"> Summary of the seminar: Hope, Trauma, and Resilience, the Case of Rojhallat of Kurdistan

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July 26, 2011

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Summary of the seminar: Hope, Trauma, and Resilience, the Case of Rojhallat of Kurdistan

The Kurdish National Congress of North America (KNC-NAL organized a seminar on July 23, 2011 in Irvine, CA titled: Hope, Trauma, and Resilience, the Case of Rojhallat of Kurdistan. Guest speakers included Mrs. Sohyela Qazi, and Dr. Kajal Rahmani in addition to some of the KNC-NA directors and other local personalities in Southern California. Following is a short script of the program:

Rojahllat of Kurdistan resembles a battered woman separated from three living sisters. She has witnessed various traumas, her hopes have been crushed many times, yet she remains resilient and plans not to give up until she is free. The lives of many of her children remind us of orphans abused by an antisocial, manipulative, and violent step father, the central government of Iran. Some of the offspring of the traumatized Rojhallat of Kurdistan include:

Qazi Muhammad (1893-1947) was the founder of Kurdish Democratic Party of Iran,  ascended to the presidency of the short lived Republic of Kurdistan in Iran, and was hanged in public in March 1947. According to some reports the Iranian monarch of the time had later apologized to Qazi's family for taking Qazi’s life under the pressure of Washington DC.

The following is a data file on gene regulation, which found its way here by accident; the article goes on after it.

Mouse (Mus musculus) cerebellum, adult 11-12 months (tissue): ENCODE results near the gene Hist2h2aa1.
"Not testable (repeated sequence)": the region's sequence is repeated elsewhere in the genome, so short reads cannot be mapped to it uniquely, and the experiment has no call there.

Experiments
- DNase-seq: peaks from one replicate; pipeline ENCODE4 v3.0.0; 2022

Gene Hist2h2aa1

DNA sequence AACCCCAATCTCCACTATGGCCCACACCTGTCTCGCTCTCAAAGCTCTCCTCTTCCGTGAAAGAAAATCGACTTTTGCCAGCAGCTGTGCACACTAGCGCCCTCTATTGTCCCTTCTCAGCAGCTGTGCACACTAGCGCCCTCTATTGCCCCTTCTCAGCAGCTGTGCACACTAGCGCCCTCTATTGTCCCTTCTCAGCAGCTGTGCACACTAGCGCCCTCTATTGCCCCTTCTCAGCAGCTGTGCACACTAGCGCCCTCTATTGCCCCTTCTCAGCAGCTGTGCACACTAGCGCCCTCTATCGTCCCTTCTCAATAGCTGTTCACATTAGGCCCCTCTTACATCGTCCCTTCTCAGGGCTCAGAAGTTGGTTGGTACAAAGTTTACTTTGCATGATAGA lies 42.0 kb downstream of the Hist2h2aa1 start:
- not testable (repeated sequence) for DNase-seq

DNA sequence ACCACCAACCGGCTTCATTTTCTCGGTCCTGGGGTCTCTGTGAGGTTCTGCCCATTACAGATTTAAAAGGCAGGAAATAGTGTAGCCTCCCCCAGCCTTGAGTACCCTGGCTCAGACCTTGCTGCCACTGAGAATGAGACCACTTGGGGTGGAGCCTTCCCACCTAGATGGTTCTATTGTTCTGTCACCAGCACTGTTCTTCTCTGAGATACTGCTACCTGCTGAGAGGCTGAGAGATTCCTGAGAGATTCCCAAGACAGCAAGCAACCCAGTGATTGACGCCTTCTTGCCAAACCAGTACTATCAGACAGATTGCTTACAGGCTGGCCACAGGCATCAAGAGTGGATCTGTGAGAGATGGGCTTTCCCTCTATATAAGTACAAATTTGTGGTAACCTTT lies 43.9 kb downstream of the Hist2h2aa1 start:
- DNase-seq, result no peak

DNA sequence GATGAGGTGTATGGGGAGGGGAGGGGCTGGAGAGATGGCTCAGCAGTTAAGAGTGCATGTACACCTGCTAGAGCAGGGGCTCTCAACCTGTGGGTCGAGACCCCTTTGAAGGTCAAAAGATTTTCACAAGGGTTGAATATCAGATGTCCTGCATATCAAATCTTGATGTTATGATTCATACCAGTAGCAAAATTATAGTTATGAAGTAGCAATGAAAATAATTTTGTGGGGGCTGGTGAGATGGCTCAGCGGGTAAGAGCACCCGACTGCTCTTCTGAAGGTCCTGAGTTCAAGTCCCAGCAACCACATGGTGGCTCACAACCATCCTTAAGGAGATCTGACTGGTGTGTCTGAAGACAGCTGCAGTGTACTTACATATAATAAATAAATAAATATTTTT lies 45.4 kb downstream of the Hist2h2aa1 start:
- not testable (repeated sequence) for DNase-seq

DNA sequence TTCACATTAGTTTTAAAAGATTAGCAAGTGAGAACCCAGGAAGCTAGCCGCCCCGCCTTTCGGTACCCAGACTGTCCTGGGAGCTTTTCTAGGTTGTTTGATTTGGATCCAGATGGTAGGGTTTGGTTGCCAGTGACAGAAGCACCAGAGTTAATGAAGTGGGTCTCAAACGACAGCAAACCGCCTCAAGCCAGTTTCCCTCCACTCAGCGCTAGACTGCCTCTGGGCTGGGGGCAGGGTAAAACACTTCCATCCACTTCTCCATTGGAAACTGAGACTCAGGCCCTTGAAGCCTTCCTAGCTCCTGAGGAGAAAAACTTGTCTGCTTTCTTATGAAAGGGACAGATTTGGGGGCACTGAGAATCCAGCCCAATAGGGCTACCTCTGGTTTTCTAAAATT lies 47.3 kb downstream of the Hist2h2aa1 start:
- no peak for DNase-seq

Mr. Foad Mostafa Soltani (1948-1979) studied Electrical Engineering. He and a number of Kurdish university students formed a clandestine organization which later came to be known as Komala in the fall of 1969. He was imprisoned and tortured by Shah's regime. After the Islamic Revolution in Iran he continued to live for the not-haves and their human rights. He died after a short battle on August 31, 1979 and like his four brothers, Amin, Hossain, Majed and Amjad gave his life for his belief.

Dr. Abdul Rahman Qassemlou (1930-1989) was a political scientist who was elected to the general secretary of Democratic Party of Kurdistan of Iran (PDKI) and fought for “Democracy for Iran and Autonomy for Kurdistan”. In July 1989, Qassemlou had a meeting with the representative of the Islamic Republic to solve the Kurdish conflict peacefully. He and two of his companions were assassinated during the negotiation. 

Mr. Sedigh Kamangar (1946-1989) was a lawyer and one of the founders of Komala, a Marxist group which distanced itself from the Soviet Union. In 1979 he mobilized the people of Sina to take over the city’s military base prior to the Islamic government’s arrival. Two of his brothers had lost their lives for their cause, Raauf Kamangar in 1979 and Maaruf Kamangar in 1983. Sedigh himself was assassinated on September 4, 1989 by his own bodyguard, Tofigh Gerjhali, who was working for the Islamic regime.

Dr. Mohammad Sadegh Sharafkandi (1938-1992) was a chemist who moved up to become the secretary of PDKI after Dr. Qasimlou. Like his predecessor he also believed that the Kurdish struggle in Iran should be linked to the struggle of the rest of the country against tyranny and injustice. He had a meeting with an Iranian opposition group to discuss how to resolve the Kurdish conflict. He too was assassinated on September 17, 1992 in Mykonous Restaurant in Berlin.